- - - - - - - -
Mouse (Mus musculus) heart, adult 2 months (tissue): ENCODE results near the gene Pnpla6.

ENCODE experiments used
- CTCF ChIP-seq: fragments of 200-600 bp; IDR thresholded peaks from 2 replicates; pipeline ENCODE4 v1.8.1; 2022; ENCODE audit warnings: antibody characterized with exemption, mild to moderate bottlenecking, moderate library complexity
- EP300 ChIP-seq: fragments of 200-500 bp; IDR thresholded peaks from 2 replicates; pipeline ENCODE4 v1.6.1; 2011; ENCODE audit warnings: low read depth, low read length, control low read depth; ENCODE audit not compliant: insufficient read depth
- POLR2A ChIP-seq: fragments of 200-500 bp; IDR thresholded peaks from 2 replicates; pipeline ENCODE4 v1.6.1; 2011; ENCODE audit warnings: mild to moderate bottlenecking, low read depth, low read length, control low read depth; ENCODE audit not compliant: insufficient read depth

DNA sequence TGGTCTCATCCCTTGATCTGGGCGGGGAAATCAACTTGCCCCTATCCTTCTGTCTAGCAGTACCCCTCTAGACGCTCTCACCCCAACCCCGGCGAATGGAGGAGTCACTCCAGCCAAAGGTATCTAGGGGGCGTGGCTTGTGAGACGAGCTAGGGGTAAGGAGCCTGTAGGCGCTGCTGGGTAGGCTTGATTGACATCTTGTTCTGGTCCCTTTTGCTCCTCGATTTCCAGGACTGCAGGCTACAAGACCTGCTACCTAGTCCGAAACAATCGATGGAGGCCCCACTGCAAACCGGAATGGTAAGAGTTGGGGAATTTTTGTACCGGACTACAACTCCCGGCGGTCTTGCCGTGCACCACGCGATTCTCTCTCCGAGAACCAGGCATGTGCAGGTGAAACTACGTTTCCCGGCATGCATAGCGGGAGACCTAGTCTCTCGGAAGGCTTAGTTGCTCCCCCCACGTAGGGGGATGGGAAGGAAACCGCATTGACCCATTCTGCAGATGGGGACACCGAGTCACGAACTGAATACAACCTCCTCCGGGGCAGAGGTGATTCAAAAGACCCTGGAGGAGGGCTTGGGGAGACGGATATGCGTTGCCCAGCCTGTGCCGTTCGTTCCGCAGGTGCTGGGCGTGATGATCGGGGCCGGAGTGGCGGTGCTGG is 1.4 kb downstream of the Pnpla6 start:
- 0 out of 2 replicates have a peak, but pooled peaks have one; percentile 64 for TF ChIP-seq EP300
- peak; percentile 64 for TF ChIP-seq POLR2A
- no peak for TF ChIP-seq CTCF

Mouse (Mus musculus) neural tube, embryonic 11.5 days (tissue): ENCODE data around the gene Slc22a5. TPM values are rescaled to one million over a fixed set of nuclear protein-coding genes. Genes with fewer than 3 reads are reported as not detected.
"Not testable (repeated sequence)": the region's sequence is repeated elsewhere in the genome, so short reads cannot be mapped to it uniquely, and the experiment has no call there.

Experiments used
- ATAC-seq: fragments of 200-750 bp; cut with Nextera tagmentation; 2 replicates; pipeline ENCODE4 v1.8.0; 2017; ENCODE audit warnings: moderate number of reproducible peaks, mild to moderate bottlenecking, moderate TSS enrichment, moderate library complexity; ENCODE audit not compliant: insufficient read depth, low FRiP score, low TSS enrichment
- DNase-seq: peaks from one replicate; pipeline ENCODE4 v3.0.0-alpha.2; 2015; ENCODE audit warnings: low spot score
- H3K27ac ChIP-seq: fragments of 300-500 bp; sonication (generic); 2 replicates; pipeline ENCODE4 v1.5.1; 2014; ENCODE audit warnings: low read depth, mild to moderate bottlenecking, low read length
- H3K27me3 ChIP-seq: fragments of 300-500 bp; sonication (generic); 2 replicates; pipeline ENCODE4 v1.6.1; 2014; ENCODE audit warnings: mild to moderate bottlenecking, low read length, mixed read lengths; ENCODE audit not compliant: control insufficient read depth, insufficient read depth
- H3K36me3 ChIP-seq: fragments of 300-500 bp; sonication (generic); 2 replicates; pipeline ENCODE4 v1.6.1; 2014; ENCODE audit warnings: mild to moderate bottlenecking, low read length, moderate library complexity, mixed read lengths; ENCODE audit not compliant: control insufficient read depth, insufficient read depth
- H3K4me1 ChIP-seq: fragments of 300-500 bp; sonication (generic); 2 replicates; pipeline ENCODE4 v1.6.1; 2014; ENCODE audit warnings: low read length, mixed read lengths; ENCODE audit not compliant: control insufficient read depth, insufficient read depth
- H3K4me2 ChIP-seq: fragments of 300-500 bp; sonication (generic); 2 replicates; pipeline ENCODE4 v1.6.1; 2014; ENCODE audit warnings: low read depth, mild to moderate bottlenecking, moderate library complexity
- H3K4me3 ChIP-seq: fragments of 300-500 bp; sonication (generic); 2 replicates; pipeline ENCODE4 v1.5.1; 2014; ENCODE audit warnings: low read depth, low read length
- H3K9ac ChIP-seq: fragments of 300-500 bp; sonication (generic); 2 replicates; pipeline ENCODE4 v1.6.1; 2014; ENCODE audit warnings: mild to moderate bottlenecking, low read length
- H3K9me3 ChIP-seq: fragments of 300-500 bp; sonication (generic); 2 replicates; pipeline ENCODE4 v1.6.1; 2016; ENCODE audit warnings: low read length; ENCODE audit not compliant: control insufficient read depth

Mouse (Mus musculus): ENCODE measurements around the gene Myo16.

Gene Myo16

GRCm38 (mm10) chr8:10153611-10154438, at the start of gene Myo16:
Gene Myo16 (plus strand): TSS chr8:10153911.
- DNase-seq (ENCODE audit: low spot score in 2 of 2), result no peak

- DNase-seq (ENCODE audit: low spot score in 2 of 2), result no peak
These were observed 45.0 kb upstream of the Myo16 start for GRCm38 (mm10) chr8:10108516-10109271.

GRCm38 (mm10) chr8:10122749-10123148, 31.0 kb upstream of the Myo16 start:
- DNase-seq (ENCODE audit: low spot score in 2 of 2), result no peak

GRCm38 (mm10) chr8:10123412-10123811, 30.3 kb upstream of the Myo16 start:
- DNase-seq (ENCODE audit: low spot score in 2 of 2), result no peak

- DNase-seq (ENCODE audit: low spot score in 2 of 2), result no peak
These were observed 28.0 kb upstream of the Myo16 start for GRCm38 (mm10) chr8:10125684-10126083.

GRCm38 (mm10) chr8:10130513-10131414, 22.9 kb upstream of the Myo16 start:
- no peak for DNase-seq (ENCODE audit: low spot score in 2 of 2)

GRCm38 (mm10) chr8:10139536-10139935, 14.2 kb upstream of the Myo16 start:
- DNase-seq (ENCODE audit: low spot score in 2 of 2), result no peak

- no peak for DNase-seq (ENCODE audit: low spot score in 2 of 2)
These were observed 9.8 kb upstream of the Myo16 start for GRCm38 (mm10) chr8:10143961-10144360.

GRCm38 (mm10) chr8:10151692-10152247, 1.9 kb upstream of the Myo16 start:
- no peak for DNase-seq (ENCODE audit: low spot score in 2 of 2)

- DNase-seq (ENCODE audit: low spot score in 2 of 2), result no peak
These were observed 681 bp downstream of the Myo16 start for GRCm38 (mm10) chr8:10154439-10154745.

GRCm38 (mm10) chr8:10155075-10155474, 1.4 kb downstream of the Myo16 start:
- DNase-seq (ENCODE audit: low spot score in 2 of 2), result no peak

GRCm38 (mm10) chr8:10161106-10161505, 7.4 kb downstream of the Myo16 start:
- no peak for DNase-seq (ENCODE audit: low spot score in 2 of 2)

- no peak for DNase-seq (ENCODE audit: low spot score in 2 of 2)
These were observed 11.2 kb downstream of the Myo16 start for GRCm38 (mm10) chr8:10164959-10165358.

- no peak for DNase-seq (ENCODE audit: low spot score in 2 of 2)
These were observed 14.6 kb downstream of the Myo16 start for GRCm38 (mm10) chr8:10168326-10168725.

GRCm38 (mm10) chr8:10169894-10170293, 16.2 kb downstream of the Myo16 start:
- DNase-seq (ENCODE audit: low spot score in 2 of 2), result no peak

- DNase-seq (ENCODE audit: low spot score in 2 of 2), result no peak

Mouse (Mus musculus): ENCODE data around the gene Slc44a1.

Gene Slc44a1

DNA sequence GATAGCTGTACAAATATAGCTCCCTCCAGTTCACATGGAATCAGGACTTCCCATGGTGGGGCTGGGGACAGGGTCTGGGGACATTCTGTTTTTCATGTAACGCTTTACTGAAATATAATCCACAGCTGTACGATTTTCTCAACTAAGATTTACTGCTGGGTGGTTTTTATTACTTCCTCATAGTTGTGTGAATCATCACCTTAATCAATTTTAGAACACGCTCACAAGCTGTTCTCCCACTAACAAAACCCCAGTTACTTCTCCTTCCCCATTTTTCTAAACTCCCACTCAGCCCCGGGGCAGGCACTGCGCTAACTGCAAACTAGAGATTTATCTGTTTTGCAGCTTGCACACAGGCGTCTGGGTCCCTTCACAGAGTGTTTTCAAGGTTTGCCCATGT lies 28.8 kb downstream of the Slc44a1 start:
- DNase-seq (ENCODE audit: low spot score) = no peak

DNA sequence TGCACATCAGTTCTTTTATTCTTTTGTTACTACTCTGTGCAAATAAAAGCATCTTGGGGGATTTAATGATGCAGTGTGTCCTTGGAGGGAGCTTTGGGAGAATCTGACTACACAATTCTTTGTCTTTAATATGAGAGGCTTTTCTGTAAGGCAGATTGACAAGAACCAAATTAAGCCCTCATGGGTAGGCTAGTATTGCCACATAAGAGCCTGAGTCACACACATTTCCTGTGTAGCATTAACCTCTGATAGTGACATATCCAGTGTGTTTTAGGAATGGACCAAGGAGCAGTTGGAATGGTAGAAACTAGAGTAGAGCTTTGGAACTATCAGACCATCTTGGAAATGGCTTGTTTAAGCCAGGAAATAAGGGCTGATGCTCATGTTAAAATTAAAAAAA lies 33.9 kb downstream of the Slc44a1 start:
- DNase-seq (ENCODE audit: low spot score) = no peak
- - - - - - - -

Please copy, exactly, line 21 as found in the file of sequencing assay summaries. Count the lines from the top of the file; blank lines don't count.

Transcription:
- H3K9ac ChIP-seq: fragments of 300-500 bp; sonication (generic); 2 replicates; pipeline ENCODE4 v1.6.1; 2014; ENCODE audit warnings: mild to moderate bottlenecking, low read length